AURORA, CO – In late December 2022, an unprotected trench at an Aurora residential worksite collapsed and fatally injured a 23-year-old employee, a tragedy that a Brighton sewer and water contractor could have prevented by using required protections against a leading cause of industry deaths.

Investigators with the U.S. Department of Labor’s Occupational Safety and Health Administration determined Coronado Excavation of Sewer and Water Repairs LLC exposed its workers to an unprotected trench at an Eastman Drive worksite. The collapse occurred while employees installed residential pipes and their employer failed to use adequate protective systems in the trench as required by law. Fire and rescue workers later recovered the deceased worker.

In addition to identifying the employer’s failure to provide trench protection, OSHA found Coronado Excavation had not trained workers on trenching and excavation hazards and did not protect them from excavated material falling into the trench nor did they provide safe access to and from the trench. The company faces $112,508 in proposed penalties.

“Every worker has a right to be protected from hazards like a trench collapse,” said OSHA Area Director Chad Vivian in Englewood, Colorado. “Coronado Excavation of Sewer and Water Repair’s disregard of well-known safety protections for excavation has left a young man’s family, friends and co-workers to grieve his needless suffering and loss of life, which the employer could have prevented by following the law.”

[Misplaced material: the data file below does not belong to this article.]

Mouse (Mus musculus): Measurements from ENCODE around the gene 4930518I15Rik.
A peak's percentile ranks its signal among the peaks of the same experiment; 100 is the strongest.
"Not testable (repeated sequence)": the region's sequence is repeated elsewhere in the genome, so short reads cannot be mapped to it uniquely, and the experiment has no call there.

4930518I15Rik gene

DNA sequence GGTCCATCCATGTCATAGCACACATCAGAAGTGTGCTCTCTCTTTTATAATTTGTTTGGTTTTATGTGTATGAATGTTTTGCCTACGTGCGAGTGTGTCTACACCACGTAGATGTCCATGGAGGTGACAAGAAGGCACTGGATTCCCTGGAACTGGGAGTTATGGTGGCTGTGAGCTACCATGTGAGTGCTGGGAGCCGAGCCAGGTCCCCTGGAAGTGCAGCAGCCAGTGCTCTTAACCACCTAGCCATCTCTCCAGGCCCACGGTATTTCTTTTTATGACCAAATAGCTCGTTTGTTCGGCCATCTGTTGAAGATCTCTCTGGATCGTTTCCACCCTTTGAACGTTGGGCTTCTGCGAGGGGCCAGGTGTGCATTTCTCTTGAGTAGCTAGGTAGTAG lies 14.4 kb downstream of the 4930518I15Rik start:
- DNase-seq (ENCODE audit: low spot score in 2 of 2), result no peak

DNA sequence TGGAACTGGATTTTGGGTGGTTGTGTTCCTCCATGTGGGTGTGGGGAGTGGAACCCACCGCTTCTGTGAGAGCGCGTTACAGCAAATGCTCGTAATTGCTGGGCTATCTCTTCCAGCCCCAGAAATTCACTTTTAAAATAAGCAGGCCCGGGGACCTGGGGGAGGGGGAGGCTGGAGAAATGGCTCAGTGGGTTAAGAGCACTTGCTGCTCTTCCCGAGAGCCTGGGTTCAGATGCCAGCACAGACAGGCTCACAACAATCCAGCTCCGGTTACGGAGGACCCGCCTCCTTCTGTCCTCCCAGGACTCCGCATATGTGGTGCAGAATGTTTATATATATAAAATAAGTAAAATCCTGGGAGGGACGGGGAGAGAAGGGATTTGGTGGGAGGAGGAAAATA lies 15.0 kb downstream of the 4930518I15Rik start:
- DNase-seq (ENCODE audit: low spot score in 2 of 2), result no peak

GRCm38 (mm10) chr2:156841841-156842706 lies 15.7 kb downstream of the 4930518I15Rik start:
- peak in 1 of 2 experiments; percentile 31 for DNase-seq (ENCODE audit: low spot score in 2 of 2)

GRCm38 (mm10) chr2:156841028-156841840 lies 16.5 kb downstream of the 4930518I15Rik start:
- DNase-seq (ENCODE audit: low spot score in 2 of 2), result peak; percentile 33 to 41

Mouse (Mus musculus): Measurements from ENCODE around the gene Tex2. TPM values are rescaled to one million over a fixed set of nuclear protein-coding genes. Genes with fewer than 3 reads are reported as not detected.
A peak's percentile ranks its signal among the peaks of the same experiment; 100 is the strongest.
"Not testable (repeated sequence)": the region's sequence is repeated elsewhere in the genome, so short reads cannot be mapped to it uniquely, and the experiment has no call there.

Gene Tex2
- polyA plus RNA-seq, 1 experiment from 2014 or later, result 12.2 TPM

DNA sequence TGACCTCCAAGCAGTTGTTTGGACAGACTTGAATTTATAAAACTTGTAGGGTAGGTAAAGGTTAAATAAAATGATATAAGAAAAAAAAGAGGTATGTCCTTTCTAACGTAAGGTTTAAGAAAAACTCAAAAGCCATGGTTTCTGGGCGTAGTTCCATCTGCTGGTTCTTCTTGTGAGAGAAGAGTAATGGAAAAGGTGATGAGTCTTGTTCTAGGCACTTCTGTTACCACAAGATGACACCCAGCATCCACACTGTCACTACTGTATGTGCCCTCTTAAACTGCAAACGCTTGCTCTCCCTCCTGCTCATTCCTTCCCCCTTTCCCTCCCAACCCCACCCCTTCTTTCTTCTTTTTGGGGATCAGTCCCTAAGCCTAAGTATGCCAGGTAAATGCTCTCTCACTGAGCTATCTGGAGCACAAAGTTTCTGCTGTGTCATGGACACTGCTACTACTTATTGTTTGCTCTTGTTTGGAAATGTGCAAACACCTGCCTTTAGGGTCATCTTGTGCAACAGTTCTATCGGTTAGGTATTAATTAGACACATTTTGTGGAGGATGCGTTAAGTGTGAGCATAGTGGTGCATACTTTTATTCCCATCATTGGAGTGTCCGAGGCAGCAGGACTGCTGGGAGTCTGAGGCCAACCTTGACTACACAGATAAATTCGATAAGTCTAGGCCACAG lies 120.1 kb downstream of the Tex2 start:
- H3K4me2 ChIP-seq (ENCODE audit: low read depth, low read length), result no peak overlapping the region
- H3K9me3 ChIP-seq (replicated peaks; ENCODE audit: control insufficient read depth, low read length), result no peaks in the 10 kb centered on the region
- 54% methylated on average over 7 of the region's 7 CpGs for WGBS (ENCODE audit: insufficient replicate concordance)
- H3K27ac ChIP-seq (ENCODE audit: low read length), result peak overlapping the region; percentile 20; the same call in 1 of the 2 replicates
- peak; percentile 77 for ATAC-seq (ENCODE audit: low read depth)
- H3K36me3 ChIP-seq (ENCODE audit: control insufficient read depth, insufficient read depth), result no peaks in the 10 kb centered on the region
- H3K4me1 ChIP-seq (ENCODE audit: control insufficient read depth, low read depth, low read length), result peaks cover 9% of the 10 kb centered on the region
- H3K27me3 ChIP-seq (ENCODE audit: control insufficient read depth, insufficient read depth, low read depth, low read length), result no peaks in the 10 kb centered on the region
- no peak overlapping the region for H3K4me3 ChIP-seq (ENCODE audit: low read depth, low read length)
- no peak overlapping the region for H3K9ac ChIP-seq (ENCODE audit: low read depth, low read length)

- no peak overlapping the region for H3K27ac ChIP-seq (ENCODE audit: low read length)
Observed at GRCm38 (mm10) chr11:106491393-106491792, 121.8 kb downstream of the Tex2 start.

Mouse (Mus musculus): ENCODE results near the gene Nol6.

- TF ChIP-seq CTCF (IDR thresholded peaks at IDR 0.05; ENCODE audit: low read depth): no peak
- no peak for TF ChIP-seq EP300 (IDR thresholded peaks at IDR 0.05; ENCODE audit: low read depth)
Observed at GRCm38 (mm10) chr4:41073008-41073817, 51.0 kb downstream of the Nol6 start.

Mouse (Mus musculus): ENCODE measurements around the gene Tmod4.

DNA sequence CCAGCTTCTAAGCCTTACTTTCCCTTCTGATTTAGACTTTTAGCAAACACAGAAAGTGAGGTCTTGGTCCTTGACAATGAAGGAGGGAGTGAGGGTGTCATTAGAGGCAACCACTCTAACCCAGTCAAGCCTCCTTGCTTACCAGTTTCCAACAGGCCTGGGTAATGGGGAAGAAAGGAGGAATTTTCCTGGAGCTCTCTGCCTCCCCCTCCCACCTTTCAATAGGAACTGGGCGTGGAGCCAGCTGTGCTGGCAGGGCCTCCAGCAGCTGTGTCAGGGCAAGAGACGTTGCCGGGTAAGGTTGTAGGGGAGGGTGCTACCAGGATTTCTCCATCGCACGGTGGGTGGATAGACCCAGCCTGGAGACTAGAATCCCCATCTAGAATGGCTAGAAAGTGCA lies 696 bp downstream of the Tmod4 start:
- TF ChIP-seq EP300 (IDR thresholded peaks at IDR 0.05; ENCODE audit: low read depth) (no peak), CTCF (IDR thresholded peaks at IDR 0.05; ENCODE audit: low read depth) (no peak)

Based in Brighton, Coronado Excavation of Sewer and Water Repair LLC is a locally owned and operated business that provides water and sewer line cleaning, repairs and installations.

The company has 15 business days from receipt of citation and penalties to comply, request an informal conference with OSHA’s area director, or contest the findings before the independent Occupational Safety and Health Review Commission.

OSHA has a National Emphasis Program on trenching and excavations. Trenching standards require protective systems on trenches deeper than 5 feet, and soil and other materials kept at least 2 feet from the edge of a trench. Additionally, trenches must be inspected by a knowledgeable person, be free of standing water and atmospheric hazards and have a safe means of entering and exiting before allowing a worker to enter.

OSHA’s trenching and excavation webpage provides additional information on trenching hazards and solutions, including a safety video.                                              

Learn more about OSHA.

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